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    Taiwan's Feng Chia University has succeeded in boosting the production of hydrogen from biomass to 15 liters per hour, one of the world's highest biohydrogen production rates, a researcher at the university said Friday. The research team managed to produce hydrogen and carbon dioxide (which can be captured and stored) from the fermentation of different strains of anaerobes in a sugar cane-based liquefied mixture. The highest yield was obtained by the Clostridium bacterium. Taiwan News - November 14, 2008.

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Wednesday, November 26, 2008

ESA agrees on ambitious space budget: implications for ecology, climate science

The ministers in charge of space activities in the European Space Agency's 18 Member States today concluded a successful two-day council meeting in The Hague, agreeing on a €10 billion (US$ 12.9bn) budget to undertake new initiatives in several fields and endorsing the next phases of a set of ongoing programmes. Many of the approved projects have a high degree of relevance for the study of climate change, the environment and the management of the planet's natural resources.

The deal was reached after two days of intense negotiations, but ministers agreed with ESA's director general Jean-Jacques Dordain on the relevance of investing in space, especially in a time of economic crisis: space is a key sector providing for innovation, economic growth, strategic independence and the preparation of the future. The ambitious budget, which covers the next three to five years, represents a substantial increase in funding over the previous ones.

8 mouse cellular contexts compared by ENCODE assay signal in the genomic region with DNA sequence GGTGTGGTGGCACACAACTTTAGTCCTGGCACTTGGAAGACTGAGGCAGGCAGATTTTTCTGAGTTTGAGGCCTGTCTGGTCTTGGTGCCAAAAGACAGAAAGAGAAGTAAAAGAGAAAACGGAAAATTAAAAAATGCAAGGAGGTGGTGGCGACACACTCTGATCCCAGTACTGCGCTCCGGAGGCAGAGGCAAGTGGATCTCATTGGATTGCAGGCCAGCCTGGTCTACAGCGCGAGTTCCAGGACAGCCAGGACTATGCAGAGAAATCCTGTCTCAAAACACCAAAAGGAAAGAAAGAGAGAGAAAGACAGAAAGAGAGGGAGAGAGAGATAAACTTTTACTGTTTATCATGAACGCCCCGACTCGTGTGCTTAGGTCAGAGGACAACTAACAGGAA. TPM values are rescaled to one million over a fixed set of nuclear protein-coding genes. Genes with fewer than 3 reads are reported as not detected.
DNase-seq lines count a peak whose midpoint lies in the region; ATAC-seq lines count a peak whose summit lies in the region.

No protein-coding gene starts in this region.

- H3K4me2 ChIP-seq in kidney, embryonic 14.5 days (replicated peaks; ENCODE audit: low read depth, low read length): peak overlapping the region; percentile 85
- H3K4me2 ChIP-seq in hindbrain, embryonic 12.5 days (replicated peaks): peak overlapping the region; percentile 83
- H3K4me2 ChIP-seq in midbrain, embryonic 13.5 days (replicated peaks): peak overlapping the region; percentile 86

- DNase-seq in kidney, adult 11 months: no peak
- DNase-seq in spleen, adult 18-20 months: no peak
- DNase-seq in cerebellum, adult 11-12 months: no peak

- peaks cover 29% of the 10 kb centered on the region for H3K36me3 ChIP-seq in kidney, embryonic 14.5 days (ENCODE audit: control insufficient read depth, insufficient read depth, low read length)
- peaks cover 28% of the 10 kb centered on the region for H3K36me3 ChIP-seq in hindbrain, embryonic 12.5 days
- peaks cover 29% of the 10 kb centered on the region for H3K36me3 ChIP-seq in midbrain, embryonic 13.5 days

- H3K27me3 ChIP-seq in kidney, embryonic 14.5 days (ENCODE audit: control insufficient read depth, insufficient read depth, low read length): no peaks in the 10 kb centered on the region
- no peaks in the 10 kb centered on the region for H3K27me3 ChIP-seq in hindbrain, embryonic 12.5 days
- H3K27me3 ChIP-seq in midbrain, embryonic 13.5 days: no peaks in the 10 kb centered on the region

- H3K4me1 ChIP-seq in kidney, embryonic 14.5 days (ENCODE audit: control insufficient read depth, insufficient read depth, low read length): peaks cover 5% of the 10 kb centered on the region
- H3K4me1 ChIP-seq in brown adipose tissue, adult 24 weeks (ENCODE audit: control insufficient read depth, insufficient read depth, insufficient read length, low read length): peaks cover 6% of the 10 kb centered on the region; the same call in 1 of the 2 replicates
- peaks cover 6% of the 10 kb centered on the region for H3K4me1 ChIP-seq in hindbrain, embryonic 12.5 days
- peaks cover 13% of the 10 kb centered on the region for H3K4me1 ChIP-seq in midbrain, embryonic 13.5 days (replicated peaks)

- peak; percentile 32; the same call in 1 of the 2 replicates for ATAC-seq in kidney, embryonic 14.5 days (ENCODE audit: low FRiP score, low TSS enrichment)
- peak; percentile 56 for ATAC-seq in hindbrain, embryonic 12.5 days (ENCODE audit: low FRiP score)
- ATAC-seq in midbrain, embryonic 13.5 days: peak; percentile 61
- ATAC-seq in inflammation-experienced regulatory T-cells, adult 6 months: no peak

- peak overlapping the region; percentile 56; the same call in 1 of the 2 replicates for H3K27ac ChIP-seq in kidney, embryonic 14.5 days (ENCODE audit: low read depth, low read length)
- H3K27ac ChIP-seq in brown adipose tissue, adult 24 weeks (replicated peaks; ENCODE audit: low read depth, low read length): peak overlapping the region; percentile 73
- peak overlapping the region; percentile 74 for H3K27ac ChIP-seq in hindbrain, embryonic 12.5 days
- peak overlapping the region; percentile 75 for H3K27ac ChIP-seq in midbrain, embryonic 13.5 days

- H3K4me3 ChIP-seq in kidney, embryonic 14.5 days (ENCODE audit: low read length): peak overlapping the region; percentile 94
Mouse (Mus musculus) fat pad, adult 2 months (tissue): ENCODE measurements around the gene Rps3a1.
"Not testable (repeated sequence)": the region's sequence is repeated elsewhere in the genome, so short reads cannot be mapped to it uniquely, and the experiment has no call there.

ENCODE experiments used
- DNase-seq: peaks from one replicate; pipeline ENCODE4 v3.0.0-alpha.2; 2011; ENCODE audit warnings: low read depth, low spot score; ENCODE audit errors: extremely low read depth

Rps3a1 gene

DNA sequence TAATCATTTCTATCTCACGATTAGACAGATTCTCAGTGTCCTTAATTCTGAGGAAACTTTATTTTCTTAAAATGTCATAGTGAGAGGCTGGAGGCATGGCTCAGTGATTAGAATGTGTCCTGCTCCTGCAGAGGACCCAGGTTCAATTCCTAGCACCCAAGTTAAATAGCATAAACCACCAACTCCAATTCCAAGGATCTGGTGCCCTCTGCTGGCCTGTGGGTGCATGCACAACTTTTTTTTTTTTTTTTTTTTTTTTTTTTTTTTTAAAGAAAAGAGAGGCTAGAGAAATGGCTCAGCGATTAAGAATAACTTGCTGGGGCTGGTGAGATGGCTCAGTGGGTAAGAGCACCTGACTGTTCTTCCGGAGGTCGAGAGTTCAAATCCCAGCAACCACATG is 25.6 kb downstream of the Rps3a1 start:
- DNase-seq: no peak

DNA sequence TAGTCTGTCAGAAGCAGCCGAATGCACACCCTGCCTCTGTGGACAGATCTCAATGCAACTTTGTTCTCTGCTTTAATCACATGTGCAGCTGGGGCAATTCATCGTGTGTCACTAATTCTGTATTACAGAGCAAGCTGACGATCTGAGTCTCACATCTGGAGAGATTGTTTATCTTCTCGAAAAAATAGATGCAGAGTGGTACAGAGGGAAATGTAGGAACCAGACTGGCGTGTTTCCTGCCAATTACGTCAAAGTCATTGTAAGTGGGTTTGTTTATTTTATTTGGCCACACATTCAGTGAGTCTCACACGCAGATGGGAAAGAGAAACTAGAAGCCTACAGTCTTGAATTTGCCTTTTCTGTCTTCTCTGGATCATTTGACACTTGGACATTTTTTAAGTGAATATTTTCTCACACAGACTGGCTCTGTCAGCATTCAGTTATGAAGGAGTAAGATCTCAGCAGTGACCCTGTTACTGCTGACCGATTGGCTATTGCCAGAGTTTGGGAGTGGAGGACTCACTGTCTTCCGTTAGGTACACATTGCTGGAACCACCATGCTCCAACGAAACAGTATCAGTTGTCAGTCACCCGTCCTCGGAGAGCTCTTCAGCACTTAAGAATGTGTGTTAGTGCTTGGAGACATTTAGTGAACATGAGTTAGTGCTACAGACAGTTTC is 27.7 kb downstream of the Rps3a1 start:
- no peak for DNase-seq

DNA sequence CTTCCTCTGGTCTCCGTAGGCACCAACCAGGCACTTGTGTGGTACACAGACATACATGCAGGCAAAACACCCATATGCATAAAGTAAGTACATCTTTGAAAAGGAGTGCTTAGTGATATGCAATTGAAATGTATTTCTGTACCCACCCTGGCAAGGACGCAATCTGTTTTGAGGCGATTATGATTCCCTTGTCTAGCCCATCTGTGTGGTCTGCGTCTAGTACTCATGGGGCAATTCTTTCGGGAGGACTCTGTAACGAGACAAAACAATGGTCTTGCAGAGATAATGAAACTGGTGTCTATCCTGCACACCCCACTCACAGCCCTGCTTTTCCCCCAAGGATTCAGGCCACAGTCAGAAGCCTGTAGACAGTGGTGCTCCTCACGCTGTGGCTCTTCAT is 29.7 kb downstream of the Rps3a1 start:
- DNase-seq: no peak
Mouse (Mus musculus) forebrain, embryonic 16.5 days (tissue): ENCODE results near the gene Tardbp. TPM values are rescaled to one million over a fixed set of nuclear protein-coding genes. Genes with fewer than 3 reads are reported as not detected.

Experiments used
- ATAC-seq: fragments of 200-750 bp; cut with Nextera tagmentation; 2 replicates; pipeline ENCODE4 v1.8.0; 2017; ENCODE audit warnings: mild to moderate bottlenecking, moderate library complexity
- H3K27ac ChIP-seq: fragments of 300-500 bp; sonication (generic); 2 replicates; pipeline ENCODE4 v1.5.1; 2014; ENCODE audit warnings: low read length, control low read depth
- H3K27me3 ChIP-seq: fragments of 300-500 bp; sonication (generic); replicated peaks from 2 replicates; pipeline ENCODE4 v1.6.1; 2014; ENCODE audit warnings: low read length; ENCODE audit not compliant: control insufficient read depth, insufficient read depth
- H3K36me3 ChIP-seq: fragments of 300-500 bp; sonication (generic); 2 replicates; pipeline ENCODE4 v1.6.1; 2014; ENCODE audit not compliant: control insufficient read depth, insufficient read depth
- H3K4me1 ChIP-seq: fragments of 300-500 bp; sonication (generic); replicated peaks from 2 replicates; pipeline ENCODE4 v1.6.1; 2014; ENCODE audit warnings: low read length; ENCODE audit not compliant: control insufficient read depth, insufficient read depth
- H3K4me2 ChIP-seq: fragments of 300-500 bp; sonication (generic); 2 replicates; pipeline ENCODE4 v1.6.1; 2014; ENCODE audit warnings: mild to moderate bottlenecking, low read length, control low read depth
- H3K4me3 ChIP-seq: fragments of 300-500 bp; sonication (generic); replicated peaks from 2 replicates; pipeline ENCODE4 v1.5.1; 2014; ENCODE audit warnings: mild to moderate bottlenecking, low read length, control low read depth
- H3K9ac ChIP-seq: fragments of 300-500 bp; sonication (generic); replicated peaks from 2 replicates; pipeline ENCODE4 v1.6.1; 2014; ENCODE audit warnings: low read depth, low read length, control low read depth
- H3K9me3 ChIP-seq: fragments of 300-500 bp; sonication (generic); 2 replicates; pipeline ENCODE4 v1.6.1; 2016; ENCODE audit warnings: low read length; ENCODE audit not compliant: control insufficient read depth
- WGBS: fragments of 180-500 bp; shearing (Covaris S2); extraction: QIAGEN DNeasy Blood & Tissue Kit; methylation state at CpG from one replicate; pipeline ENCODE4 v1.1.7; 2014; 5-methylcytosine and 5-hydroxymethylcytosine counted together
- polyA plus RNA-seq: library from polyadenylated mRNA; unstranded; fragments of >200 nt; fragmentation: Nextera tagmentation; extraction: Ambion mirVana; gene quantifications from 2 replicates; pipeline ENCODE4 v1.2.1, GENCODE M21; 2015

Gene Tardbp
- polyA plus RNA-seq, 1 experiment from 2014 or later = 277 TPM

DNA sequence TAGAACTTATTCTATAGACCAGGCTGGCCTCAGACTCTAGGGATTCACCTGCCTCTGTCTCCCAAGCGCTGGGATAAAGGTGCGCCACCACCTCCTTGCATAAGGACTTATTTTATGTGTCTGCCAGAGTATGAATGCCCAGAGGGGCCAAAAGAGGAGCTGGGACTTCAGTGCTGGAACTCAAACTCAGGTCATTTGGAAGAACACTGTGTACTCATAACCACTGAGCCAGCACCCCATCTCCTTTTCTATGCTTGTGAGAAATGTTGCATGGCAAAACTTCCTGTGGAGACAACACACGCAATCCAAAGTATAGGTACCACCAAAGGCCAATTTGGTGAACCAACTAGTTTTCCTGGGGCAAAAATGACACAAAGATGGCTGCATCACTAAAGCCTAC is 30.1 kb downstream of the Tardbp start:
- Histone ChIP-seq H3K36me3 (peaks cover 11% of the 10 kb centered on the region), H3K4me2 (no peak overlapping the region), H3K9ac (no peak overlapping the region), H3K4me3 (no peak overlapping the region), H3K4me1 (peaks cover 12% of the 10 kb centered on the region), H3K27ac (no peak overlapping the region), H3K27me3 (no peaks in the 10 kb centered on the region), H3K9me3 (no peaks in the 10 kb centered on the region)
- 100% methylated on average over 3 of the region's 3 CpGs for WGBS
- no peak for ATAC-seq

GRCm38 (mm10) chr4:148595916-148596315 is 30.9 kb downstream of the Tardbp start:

French research minister Valerie Pecresse, who presided the council, said that her nation's cash would be spent on those programmes that delivered the greatest gains to society. France, currently holding the European Presidency, is ESA's second largest contributor (after Germany), responsible for about a quarter of the organisation's budget. The focus on the public relevance of investments in space was the leading theme throughout the council.

ESA's space activities can be divided into three types of programmes: voluntary, optional and mandatory. The voluntary programmes include the most expensive activities, including Europe's participation in the International Space Station and its Ariane rocket project. France, Germany and Italy are the biggest backers of these programmes, which contribute up to a third of the budget. The UK focuses more on small optional programmes, and remains a marginal contributor to ESA. However, despite remaining the weak link in Europe's space activities, the country has committed more than expected (€356 million), in exchange for ESA opening a research center in the UK.